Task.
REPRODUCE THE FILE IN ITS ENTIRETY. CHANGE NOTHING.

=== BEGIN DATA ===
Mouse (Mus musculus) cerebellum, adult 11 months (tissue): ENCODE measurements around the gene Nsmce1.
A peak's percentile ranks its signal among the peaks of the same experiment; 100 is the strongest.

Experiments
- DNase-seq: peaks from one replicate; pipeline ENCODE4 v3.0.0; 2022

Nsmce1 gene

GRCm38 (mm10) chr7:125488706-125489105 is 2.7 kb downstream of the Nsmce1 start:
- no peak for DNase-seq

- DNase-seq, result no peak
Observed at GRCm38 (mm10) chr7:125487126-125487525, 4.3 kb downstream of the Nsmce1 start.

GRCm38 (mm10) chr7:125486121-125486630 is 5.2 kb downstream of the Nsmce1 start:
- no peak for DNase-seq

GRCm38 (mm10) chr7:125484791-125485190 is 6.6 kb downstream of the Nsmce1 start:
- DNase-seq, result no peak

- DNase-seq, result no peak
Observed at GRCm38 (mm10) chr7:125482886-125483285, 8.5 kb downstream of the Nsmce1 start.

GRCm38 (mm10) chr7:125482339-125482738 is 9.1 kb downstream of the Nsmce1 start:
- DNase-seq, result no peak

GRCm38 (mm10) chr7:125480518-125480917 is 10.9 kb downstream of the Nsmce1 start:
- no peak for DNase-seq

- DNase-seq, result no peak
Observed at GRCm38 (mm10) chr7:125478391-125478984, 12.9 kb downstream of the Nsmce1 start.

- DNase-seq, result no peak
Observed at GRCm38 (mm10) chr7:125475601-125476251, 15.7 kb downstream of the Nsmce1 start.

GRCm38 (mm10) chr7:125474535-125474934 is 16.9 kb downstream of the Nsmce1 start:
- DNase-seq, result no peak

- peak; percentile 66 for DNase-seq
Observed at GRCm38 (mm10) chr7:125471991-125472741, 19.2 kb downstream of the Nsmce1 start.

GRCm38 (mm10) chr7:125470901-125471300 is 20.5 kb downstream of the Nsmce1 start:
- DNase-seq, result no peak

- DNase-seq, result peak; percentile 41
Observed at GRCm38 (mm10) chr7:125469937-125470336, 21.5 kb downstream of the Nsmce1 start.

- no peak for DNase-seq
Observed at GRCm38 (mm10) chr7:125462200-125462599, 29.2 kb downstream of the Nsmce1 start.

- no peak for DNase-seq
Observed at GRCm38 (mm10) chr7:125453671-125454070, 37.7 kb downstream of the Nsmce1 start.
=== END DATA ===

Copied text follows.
Mouse (Mus musculus) cerebellum, adult 11 months (tissue): ENCODE measurements around the gene Nsmce1.
A peak's percentile ranks its signal among the peaks of the same experiment; 100 is the strongest.

Experiments
- DNase-seq: peaks from one replicate; pipeline ENCODE4 v3.0.0; 2022

Nsmce1 gene

GRCm38 (mm10) chr7:125488706-125489105 is 2.7 kb downstream of the Nsmce1 start:
- no peak for DNase-seq

- DNase-seq, result no peak
Observed at GRCm38 (mm10) chr7:125487126-125487525, 4.3 kb downstream of the Nsmce1 start.

GRCm38 (mm10) chr7:125486121-125486630 is 5.2 kb downstream of the Nsmce1 start:
- no peak for DNase-seq

GRCm38 (mm10) chr7:125484791-125485190 is 6.6 kb downstream of the Nsmce1 start:
- DNase-seq, result no peak

- DNase-seq, result no peak
Observed at GRCm38 (mm10) chr7:125482886-125483285, 8.5 kb downstream of the Nsmce1 start.

GRCm38 (mm10) chr7:125482339-125482738 is 9.1 kb downstream of the Nsmce1 start:
- DNase-seq, result no peak

GRCm38 (mm10) chr7:125480518-125480917 is 10.9 kb downstream of the Nsmce1 start:
- no peak for DNase-seq

- DNase-seq, result no peak
Observed at GRCm38 (mm10) chr7:125478391-125478984, 12.9 kb downstream of the Nsmce1 start.

- DNase-seq, result no peak
Observed at GRCm38 (mm10) chr7:125475601-125476251, 15.7 kb downstream of the Nsmce1 start.

GRCm38 (mm10) chr7:125474535-125474934 is 16.9 kb downstream of the Nsmce1 start:
- DNase-seq, result no peak

- peak; percentile 66 for DNase-seq
Observed at GRCm38 (mm10) chr7:125471991-125472741, 19.2 kb downstream of the Nsmce1 start.

GRCm38 (mm10) chr7:125470901-125471300 is 20.5 kb downstream of the Nsmce1 start:
- DNase-seq, result no peak

- DNase-seq, result peak; percentile 41
Observed at GRCm38 (mm10) chr7:125469937-125470336, 21.5 kb downstream of the Nsmce1 start.

- no peak for DNase-seq
Observed at GRCm38 (mm10) chr7:125462200-125462599, 29.2 kb downstream of the Nsmce1 start.

- no peak for DNase-seq
Observed at GRCm38 (mm10) chr7:125453671-125454070, 37.7 kb downstream of the Nsmce1 start.